on my back and, observing that the referee had rapidly counted up to
nine, I ariz and, abandoning my scanty boxing skill, started slugging
wild and ferocious in the hope of landing a haymaker.

But that was Cairn's game; he blocked my punches for a second or
so, then _bang!_ he caught me square on the chin with one of them
thunderbolt rights which shot me back into the ropes, and I rebounded
from 'em square into a whistling left hook that dropped me face-down
in the resin.

I couldst dimly hear the crowd yelling like wolves. When the
average man falls face-first he's through, but nobody never accused me
of being a average man. At nine I was up as usual, reeling, and Cairn
approached me with a look of disgust on his brutal face.

"Will you stay down?" he gritted, and, measuring me with a left,
he crashed his right square into my mouth, and I went down like a
pole-axed ox.

"That finishes him!" I heered somebody yelp, and evidently Cairn
thought so too, because he give a scornful laugh and started toward
his corner where his manager was getting his bathrobe ready. But I got
my legs under me and at nine I staggered up, as is my habit.

"Come back here, you big sissy!" I roared groggily, spitting out
fragments of a tooth. "This fight ain't over by a devil of a ways!"

The mob screamed with amazement, and Cairn, swearing ferociously,
turned and rushed at me like a tiger. But though I reeled on buckling
knees, I didn't go down under his smashing left hooks.

"Why don't you get a ax, you big false-alarm?" I sneered, trying
to shake the blood outa my eyes. "What you got in them gloves--powder

At that he give a roar which made the ring lights shimmy, and
brought one up from the canvas which hung me over the top rope just as
the gong sounded. Joe and his merry men untangled my limp carcass and
held me on the stool while they worked despairingly over me.

"Drop it, Steve," urged Joe. "Cairn will kill you."

"How many times was I on the canvas that round?" I asked.

"How should I know?" he returned, peevishly, wringing the gore out
of my towel. "I ain't no adding machine."

"Well, try to keep count, willya?" I requested. "It's important; I
can tell how much he's weakenin' if you check up on the knockdowns
from round to round."

Joe dropped the sponge he was fixing to throw into the ring.

"Ye gods! Are you figgerin' on continuin' the massakree?"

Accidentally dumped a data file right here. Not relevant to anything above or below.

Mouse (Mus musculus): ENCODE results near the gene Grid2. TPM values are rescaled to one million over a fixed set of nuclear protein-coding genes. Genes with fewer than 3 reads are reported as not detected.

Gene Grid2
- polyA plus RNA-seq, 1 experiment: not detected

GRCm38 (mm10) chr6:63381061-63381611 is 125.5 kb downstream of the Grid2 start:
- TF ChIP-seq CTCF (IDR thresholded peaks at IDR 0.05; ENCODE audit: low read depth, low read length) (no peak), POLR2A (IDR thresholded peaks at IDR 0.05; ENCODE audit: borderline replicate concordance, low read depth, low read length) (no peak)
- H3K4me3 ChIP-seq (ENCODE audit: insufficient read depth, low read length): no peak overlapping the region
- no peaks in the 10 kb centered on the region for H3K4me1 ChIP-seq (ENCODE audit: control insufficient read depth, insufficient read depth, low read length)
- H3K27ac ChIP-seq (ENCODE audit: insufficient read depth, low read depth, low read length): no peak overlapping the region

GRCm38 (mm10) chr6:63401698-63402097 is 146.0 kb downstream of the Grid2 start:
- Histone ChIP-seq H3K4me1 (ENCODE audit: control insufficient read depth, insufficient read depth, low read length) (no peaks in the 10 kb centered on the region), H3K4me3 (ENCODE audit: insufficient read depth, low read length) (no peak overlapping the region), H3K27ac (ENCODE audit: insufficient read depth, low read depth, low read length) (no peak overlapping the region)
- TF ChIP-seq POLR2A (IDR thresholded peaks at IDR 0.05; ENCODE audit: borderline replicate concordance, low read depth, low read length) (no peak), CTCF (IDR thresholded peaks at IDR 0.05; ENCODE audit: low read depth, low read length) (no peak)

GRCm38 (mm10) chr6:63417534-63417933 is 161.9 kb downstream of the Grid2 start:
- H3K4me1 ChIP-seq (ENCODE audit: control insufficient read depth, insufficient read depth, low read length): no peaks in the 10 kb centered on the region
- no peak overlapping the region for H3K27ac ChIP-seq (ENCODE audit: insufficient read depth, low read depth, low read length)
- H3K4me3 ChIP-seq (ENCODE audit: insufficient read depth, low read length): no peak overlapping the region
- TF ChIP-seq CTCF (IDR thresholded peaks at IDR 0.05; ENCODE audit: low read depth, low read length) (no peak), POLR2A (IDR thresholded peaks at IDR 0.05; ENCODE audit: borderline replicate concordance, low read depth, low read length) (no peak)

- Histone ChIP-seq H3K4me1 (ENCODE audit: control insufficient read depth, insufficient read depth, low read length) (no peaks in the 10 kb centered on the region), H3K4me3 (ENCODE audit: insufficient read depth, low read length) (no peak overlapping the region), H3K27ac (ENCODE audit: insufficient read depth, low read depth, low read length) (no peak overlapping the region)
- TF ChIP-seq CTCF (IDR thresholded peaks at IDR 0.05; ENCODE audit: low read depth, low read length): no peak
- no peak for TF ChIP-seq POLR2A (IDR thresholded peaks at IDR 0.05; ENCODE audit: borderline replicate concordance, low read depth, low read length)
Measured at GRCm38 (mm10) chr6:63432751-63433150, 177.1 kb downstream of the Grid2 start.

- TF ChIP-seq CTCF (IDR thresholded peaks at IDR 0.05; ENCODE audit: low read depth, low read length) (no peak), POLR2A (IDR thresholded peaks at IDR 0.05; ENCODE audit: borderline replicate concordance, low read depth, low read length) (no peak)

"He can't keep this pace all night," I growled. "Lookit Brelen
talkin' to his baby lamb!"

Ace was gesticulating purty emphatic, and Cairn was growling back
at him and glaring at me and kneading his gloves like he wisht it was
my goozle. I knowed that Brelen was telling him this scrap was getting
beyond the point of a joke, and that it wasn't helping his reputation
none for me to keep getting up on him, and for him to make it another
quick kayo. Ha, ha, thought I grimly, shaking the blood outa my
mangled ear, let's see how quick a kayo Bill Cairn can make where so
many other iron-fisted sluggers has failed.

At the gong I was still dizzy and bleeding copiously, but that's a
old story to me.

CAIRN, INFURIATED AT not having finished me, rushed outa his
corner and throwed over a terrible right, which I seen coming like a
cannonball, and ducked. His arm looped over my shoulder and his
shoulder rammed into my neck with such force that we both crashed to
the canvas.

Cairn untangled hisself with a snarl of irritation, and, assisted
by the fair-minded referee, arose, casually kicking me in the face as
he done so. I ariz likewise, and, enraged by my constant position on
the canvas, looped a whistling left at his head that would of
undoubtedly decapitated him hadst it landed--but luck was against me
as usual. My foot slipped in a smear of my own blood, my swing was
wild, and I run smack into his ripping right.

I fell into Cairn, ignoring an uppercut which loosened all my
lower teeth, and tied him up.

"Leggo, you tin-eared baboon!" he snarled, heaving and straining.
"Try to show me up, wouldja? Try to make a monkey outa me, wouldja?"

"Nature's already attended to that, you lily-fingered tap-dancer,"
I croaked. "A flapper with a powder-puff couldst do more damage than
you can with them chalk-knuckled bread-hooks."

"So!" he yelled, jerking away and crashing his right to my jaw
with every ounce of his huge frame behind it. I revolved in the air
like a spin-wheel, felt the ropes scrape my back, and realized that I
was falling through space. _Crash!_ My fall was cushioned by a mass of
squirming, cussing fans, else I would of undoubtedly broke my back.

I looked up, and high above me, it seemed, I seen the referee
leaning over the ropes and counting down at me. I began to kick and
struggle, trying to get up, and a number of willing hands--and a few
hob-nailed boots--hoisted me offa the squawking fans, and I grabbed
the ropes and swung up.

Somebody had a grip on my belt, and I heard a guy growl. "You're
licked, you fool! Take the count. Do you want to get slaughtered?"

"Leggo!" I roared, kicking out furiously. "I ain't never licked!"

I tore loose and crawled through the ropes--it looked like I'd
never make it--and hauled myself up just as the referee was lifting
his arm to bring it down on "Ten!" Cairn didn't rush this time; he was
scowling, and I noticed that sweat was streaming down his face, and
his huge chest was heaving.

Some of the crowd yelled, "Stop it!" but most of 'em whooped, "Now
you got him, Bill. Polish him off!"

Cairn measured me, and smashed his right into my face. The top-